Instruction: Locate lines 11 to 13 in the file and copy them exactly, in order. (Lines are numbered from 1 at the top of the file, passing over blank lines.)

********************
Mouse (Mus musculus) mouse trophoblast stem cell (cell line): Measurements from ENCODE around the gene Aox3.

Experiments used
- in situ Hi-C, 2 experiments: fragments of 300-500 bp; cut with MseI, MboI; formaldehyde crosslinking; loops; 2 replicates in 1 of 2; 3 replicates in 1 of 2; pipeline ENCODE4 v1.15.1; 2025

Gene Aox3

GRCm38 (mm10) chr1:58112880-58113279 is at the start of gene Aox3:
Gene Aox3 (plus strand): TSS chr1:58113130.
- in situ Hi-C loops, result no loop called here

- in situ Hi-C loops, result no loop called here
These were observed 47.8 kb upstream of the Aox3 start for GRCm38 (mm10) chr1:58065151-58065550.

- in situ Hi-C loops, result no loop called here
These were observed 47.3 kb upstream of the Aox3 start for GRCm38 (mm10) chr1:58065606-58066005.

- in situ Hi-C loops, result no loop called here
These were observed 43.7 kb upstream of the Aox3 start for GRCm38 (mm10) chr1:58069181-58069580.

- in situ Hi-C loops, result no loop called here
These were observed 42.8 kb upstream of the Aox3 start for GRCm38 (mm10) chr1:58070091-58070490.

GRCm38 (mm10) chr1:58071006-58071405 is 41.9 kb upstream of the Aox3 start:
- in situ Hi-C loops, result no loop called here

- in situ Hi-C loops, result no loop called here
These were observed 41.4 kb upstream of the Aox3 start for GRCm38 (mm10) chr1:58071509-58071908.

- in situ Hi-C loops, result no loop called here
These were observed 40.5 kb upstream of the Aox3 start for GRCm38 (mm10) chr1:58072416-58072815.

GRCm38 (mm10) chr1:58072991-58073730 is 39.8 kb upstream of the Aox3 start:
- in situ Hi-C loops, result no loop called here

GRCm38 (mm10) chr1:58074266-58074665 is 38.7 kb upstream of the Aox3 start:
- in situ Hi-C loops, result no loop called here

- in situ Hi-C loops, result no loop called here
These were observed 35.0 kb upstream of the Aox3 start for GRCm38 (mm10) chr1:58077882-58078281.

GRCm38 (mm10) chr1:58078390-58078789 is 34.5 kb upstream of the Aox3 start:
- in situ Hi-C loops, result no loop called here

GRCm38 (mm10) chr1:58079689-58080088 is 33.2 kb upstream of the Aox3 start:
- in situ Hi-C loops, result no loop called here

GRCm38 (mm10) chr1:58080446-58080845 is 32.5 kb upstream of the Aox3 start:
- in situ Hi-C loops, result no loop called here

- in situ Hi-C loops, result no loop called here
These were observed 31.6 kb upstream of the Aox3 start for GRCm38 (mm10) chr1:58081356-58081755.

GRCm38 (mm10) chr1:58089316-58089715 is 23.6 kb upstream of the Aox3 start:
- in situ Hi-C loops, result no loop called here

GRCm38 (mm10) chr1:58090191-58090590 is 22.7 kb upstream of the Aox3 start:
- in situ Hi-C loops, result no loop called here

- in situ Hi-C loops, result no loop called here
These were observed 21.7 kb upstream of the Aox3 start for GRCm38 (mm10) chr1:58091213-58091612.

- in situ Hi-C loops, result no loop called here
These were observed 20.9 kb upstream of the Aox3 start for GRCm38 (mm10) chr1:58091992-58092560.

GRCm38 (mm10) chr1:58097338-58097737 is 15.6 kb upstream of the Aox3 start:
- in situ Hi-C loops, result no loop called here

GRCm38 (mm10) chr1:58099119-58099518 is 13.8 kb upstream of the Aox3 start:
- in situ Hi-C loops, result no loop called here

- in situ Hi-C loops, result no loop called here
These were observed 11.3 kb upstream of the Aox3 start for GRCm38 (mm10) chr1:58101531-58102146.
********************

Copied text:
These were observed 47.3 kb upstream of the Aox3 start for GRCm38 (mm10) chr1:58065606-58066005.

- in situ Hi-C loops, result no loop called here
These were observed 43.7 kb upstream of the Aox3 start for GRCm38 (mm10) chr1:58069181-58069580.